Glossary

Irredeemable Debentures

Irredeemable Debentures

Looking to find your feet when it comes to alternative forms of commercial finance? If a bank loan or credit card can’t quite provide the amount you need, where do you turn? Well, there’s no shortage of options available to you. It’s just that choosing the right one can be crucial. In the case of an irredeemable debenture, it’s no different either.

Are you at ease with the idea of debt financing to move forward on your business journey? If so, an irredeemable debenture could be the solution you need. But this, of course, means it’s important that you know what it involves. In this useful guide, we’ll introduce you to the basics of this funding solution – and what you need to know if you’re considering it.

What is an ‘irredeemable debenture’?

As you’ll no doubt gather from its name, we’re talking about a specific type of debenture.

In short, the debenture (irredeemable or otherwise) isn’t actual funding in and of itself. The financial support you receive comes in the shape of the loan. What your debenture does, however, will be to define that loan as a written agreement. In it, the details of your loan are set out – such as the amount you owe, the interest rates and any security offered.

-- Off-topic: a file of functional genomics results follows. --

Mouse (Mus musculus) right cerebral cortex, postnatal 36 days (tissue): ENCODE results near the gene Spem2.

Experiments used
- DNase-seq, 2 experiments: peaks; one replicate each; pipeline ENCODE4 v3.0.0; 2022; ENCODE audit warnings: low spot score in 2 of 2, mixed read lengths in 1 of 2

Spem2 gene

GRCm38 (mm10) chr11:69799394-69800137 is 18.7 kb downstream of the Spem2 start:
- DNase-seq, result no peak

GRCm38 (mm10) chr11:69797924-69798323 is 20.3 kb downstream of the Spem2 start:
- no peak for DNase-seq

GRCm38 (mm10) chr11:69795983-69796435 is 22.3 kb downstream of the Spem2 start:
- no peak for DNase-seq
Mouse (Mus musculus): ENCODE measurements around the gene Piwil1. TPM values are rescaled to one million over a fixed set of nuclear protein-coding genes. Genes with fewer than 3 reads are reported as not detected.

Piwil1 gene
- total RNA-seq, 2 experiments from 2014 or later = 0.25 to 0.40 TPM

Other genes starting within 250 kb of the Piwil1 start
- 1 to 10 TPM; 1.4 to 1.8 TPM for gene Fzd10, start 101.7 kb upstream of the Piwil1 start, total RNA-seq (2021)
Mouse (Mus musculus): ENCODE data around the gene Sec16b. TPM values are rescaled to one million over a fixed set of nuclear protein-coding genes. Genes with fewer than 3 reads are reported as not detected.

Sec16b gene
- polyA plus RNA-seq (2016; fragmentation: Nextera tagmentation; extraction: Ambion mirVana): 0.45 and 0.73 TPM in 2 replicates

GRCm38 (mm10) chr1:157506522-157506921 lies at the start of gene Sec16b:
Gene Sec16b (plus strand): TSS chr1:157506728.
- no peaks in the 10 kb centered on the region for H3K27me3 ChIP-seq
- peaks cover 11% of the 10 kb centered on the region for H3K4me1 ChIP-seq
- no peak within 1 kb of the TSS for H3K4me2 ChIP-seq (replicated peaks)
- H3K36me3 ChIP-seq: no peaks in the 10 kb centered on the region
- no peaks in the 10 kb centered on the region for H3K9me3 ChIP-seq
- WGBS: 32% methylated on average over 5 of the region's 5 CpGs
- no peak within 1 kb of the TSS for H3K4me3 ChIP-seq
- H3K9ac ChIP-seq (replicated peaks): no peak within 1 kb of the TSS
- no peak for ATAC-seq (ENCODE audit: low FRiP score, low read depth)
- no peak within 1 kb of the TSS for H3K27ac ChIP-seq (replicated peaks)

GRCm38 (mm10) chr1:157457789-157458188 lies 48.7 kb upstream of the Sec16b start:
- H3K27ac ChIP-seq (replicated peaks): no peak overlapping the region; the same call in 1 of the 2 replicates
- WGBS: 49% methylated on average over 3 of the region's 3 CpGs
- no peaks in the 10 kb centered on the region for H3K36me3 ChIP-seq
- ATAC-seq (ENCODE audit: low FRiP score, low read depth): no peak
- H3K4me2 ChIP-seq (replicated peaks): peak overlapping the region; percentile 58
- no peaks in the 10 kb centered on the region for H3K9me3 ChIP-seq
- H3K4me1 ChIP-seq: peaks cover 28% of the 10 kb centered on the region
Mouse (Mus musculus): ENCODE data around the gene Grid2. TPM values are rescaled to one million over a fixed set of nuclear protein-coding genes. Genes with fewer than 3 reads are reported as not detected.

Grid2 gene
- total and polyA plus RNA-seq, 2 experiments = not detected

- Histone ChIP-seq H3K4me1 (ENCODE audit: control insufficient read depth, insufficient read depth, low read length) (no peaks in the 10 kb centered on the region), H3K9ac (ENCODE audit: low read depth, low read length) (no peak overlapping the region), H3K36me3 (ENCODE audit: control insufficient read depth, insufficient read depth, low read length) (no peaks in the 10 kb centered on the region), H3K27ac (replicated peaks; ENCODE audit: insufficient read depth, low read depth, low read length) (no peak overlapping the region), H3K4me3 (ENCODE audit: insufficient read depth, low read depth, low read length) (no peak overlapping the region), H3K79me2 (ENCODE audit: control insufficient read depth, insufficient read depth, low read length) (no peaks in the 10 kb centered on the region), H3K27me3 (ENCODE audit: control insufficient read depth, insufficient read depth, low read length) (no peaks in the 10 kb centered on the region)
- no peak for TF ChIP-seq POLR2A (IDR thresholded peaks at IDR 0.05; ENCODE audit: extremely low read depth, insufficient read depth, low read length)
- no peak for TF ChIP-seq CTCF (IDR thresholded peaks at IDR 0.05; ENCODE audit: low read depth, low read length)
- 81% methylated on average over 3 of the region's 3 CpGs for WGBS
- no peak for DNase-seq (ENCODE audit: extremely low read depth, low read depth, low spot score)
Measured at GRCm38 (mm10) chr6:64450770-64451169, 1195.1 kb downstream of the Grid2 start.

One other detail that a debenture can also include is the date on which a company must repay what it owes. However, that only applies to redeemable debentures.

An irredeemable debenture, therefore, is the opposite of this. The agreement doesn’t include a date on which the lender will ‘redeem’ the amount owed. Instead, there is no defined period. It means that the loan period will only end after a long time – or if a borrowing business stops trading. You may hear it called a ‘perpetual’ debenture for that reason, too.

Can a company issue an irredeemable debenture?

Yes. It depends on the specific circumstances, and the lender and borrower both need to agree that a debenture will be irredeemable. If that happens, a company can issue it. There are some countries in which this isn’t possible, however.

How can I use the funding provided?

It’s uncommon for an irredeemable debenture to include terms on what a loan can or cannot be used for. As such, that likely leaves you free to use the finance as you see fit. 

−      Do you need – or would you like – to upgrade your tech systems or equipment?

−      Is there a window to expand into extra market areas, or even explore overseas?

−      Have you outgrown your current location or need more output/storage capacity?

A loan that’s backed by an irredeemable debenture can be worth a significant amount of money so it can be well-suited to long-term growth plans. For short-term matters such as cash flow or stock supply, there could be more appropriate options worth pursuing for your business.

Irredeemable debentures: How do they work?

Once you have a lender willing to provide you with the funding you need, the terms will be set out in writing. The main detail is the amount being borrowed by your business but it’ll include the interest rate and confirmation of the assets being used as security, too.

Of course, an irredeemable debenture must not have a specific date on which a loan is repaid.